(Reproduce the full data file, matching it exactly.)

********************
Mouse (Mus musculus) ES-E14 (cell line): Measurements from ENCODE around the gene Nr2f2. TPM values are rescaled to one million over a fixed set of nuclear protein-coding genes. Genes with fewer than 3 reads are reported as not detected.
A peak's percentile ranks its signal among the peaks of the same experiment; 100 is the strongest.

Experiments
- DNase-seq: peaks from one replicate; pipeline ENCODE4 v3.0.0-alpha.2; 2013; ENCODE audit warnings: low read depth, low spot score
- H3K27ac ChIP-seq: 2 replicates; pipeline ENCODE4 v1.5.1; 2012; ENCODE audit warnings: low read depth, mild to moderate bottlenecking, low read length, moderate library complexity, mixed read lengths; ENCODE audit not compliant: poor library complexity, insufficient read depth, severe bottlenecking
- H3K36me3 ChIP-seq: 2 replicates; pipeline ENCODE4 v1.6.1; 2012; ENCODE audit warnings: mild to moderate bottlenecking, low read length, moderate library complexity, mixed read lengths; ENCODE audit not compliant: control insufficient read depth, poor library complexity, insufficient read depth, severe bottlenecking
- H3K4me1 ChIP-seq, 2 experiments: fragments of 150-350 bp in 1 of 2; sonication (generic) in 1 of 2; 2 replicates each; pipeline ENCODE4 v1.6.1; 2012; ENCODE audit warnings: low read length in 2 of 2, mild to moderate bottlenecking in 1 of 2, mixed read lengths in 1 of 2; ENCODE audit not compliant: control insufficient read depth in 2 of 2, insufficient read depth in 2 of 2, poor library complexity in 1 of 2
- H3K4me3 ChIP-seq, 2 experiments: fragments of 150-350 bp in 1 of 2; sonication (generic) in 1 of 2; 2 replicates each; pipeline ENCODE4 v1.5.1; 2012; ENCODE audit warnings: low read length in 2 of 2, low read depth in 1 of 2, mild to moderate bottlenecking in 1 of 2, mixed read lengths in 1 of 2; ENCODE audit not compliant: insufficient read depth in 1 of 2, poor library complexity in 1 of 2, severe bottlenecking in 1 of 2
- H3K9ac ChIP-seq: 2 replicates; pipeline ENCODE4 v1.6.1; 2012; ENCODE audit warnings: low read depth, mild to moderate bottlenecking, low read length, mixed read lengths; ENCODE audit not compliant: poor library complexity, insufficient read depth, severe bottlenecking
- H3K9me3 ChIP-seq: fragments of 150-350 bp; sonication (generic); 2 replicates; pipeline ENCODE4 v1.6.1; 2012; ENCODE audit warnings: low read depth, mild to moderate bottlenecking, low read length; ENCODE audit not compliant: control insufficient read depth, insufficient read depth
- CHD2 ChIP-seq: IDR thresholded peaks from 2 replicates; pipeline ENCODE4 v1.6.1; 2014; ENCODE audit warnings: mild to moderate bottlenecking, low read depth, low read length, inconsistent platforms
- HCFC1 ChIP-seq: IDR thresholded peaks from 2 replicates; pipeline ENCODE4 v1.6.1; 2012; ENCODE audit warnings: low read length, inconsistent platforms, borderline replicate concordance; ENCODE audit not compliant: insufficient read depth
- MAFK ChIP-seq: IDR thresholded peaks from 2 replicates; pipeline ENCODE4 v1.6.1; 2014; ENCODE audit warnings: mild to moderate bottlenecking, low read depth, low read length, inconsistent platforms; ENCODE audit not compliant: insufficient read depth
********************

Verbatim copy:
Mouse (Mus musculus) ES-E14 (cell line): Measurements from ENCODE around the gene Nr2f2. TPM values are rescaled to one million over a fixed set of nuclear protein-coding genes. Genes with fewer than 3 reads are reported as not detected.
A peak's percentile ranks its signal among the peaks of the same experiment; 100 is the strongest.

Experiments
- DNase-seq: peaks from one replicate; pipeline ENCODE4 v3.0.0-alpha.2; 2013; ENCODE audit warnings: low read depth, low spot score
- H3K27ac ChIP-seq: 2 replicates; pipeline ENCODE4 v1.5.1; 2012; ENCODE audit warnings: low read depth, mild to moderate bottlenecking, low read length, moderate library complexity, mixed read lengths; ENCODE audit not compliant: poor library complexity, insufficient read depth, severe bottlenecking
- H3K36me3 ChIP-seq: 2 replicates; pipeline ENCODE4 v1.6.1; 2012; ENCODE audit warnings: mild to moderate bottlenecking, low read length, moderate library complexity, mixed read lengths; ENCODE audit not compliant: control insufficient read depth, poor library complexity, insufficient read depth, severe bottlenecking
- H3K4me1 ChIP-seq, 2 experiments: fragments of 150-350 bp in 1 of 2; sonication (generic) in 1 of 2; 2 replicates each; pipeline ENCODE4 v1.6.1; 2012; ENCODE audit warnings: low read length in 2 of 2, mild to moderate bottlenecking in 1 of 2, mixed read lengths in 1 of 2; ENCODE audit not compliant: control insufficient read depth in 2 of 2, insufficient read depth in 2 of 2, poor library complexity in 1 of 2
- H3K4me3 ChIP-seq, 2 experiments: fragments of 150-350 bp in 1 of 2; sonication (generic) in 1 of 2; 2 replicates each; pipeline ENCODE4 v1.5.1; 2012; ENCODE audit warnings: low read length in 2 of 2, low read depth in 1 of 2, mild to moderate bottlenecking in 1 of 2, mixed read lengths in 1 of 2; ENCODE audit not compliant: insufficient read depth in 1 of 2, poor library complexity in 1 of 2, severe bottlenecking in 1 of 2
- H3K9ac ChIP-seq: 2 replicates; pipeline ENCODE4 v1.6.1; 2012; ENCODE audit warnings: low read depth, mild to moderate bottlenecking, low read length, mixed read lengths; ENCODE audit not compliant: poor library complexity, insufficient read depth, severe bottlenecking
- H3K9me3 ChIP-seq: fragments of 150-350 bp; sonication (generic); 2 replicates; pipeline ENCODE4 v1.6.1; 2012; ENCODE audit warnings: low read depth, mild to moderate bottlenecking, low read length; ENCODE audit not compliant: control insufficient read depth, insufficient read depth
- CHD2 ChIP-seq: IDR thresholded peaks from 2 replicates; pipeline ENCODE4 v1.6.1; 2014; ENCODE audit warnings: mild to moderate bottlenecking, low read depth, low read length, inconsistent platforms
- HCFC1 ChIP-seq: IDR thresholded peaks from 2 replicates; pipeline ENCODE4 v1.6.1; 2012; ENCODE audit warnings: low read length, inconsistent platforms, borderline replicate concordance; ENCODE audit not compliant: insufficient read depth
- MAFK ChIP-seq: IDR thresholded peaks from 2 replicates; pipeline ENCODE4 v1.6.1; 2014; ENCODE audit warnings: mild to moderate bottlenecking, low read depth, low read length, inconsistent platforms; ENCODE audit not compliant: insufficient read depth